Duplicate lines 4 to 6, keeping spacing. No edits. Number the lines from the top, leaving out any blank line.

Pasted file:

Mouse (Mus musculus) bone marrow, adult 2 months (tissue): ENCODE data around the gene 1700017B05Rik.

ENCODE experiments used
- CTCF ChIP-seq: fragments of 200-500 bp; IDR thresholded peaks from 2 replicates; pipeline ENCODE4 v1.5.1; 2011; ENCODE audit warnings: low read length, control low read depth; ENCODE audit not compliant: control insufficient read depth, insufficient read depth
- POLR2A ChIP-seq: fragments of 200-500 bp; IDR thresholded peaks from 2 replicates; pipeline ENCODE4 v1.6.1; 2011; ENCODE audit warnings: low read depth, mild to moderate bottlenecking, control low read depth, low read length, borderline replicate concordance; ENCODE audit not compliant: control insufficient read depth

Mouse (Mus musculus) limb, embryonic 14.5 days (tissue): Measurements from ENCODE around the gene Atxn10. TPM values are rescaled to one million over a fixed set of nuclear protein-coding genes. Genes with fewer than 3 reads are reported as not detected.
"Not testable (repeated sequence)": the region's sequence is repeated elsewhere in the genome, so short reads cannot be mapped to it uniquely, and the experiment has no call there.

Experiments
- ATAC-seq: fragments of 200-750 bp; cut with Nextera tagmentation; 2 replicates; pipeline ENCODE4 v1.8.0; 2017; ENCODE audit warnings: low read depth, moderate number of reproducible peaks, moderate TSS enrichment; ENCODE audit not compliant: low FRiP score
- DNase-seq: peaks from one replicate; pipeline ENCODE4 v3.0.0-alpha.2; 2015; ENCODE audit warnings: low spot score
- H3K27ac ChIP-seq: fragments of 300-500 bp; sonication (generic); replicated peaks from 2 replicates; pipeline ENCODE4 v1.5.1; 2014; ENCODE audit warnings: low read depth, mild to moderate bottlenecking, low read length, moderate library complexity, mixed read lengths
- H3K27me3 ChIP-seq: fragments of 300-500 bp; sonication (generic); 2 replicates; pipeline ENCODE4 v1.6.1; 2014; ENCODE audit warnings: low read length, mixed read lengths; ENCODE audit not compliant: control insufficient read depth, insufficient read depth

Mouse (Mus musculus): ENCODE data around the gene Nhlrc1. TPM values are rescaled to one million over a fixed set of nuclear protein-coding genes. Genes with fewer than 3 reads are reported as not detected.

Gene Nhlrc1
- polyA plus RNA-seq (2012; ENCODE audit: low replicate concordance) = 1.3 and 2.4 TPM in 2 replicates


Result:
- POLR2A ChIP-seq: fragments of 200-500 bp; IDR thresholded peaks from 2 replicates; pipeline ENCODE4 v1.6.1; 2011; ENCODE audit warnings: low read depth, mild to moderate bottlenecking, control low read depth, low read length, borderline replicate concordance; ENCODE audit not compliant: control insufficient read depth

Mouse (Mus musculus) limb, embryonic 14.5 days (tissue): Measurements from ENCODE around the gene Atxn10. TPM values are rescaled to one million over a fixed set of nuclear protein-coding genes. Genes with fewer than 3 reads are reported as not detected.
"Not testable (repeated sequence)": the region's sequence is repeated elsewhere in the genome, so short reads cannot be mapped to it uniquely, and the experiment has no call there.